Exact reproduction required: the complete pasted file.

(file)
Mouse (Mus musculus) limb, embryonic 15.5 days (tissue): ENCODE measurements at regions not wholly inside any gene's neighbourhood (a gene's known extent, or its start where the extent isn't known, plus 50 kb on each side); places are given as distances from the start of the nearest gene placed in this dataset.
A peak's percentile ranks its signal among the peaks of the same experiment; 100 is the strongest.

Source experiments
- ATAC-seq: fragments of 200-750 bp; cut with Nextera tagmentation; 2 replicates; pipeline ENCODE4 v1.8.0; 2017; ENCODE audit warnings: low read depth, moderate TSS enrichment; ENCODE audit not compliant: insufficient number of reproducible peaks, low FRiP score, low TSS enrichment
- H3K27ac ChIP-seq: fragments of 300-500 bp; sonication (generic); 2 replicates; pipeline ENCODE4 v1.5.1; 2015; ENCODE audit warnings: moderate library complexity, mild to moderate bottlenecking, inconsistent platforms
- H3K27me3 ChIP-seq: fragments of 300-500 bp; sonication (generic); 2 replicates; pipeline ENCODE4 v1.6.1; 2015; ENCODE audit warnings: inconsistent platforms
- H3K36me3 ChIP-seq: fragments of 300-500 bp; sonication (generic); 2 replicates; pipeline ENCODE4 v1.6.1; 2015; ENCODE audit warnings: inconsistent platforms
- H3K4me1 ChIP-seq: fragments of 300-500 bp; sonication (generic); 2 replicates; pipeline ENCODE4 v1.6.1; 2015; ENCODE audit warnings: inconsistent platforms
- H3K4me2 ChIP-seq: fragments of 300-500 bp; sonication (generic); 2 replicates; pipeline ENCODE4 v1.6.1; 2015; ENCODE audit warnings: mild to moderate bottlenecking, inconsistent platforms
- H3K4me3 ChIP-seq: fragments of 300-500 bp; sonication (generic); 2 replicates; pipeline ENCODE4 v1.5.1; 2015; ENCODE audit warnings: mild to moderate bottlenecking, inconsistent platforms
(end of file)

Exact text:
Mouse (Mus musculus) limb, embryonic 15.5 days (tissue): ENCODE measurements at regions not wholly inside any gene's neighbourhood (a gene's known extent, or its start where the extent isn't known, plus 50 kb on each side); places are given as distances from the start of the nearest gene placed in this dataset.
A peak's percentile ranks its signal among the peaks of the same experiment; 100 is the strongest.

Source experiments
- ATAC-seq: fragments of 200-750 bp; cut with Nextera tagmentation; 2 replicates; pipeline ENCODE4 v1.8.0; 2017; ENCODE audit warnings: low read depth, moderate TSS enrichment; ENCODE audit not compliant: insufficient number of reproducible peaks, low FRiP score, low TSS enrichment
- H3K27ac ChIP-seq: fragments of 300-500 bp; sonication (generic); 2 replicates; pipeline ENCODE4 v1.5.1; 2015; ENCODE audit warnings: moderate library complexity, mild to moderate bottlenecking, inconsistent platforms
- H3K27me3 ChIP-seq: fragments of 300-500 bp; sonication (generic); 2 replicates; pipeline ENCODE4 v1.6.1; 2015; ENCODE audit warnings: inconsistent platforms
- H3K36me3 ChIP-seq: fragments of 300-500 bp; sonication (generic); 2 replicates; pipeline ENCODE4 v1.6.1; 2015; ENCODE audit warnings: inconsistent platforms
- H3K4me1 ChIP-seq: fragments of 300-500 bp; sonication (generic); 2 replicates; pipeline ENCODE4 v1.6.1; 2015; ENCODE audit warnings: inconsistent platforms
- H3K4me2 ChIP-seq: fragments of 300-500 bp; sonication (generic); 2 replicates; pipeline ENCODE4 v1.6.1; 2015; ENCODE audit warnings: mild to moderate bottlenecking, inconsistent platforms
- H3K4me3 ChIP-seq: fragments of 300-500 bp; sonication (generic); 2 replicates; pipeline ENCODE4 v1.5.1; 2015; ENCODE audit warnings: mild to moderate bottlenecking, inconsistent platforms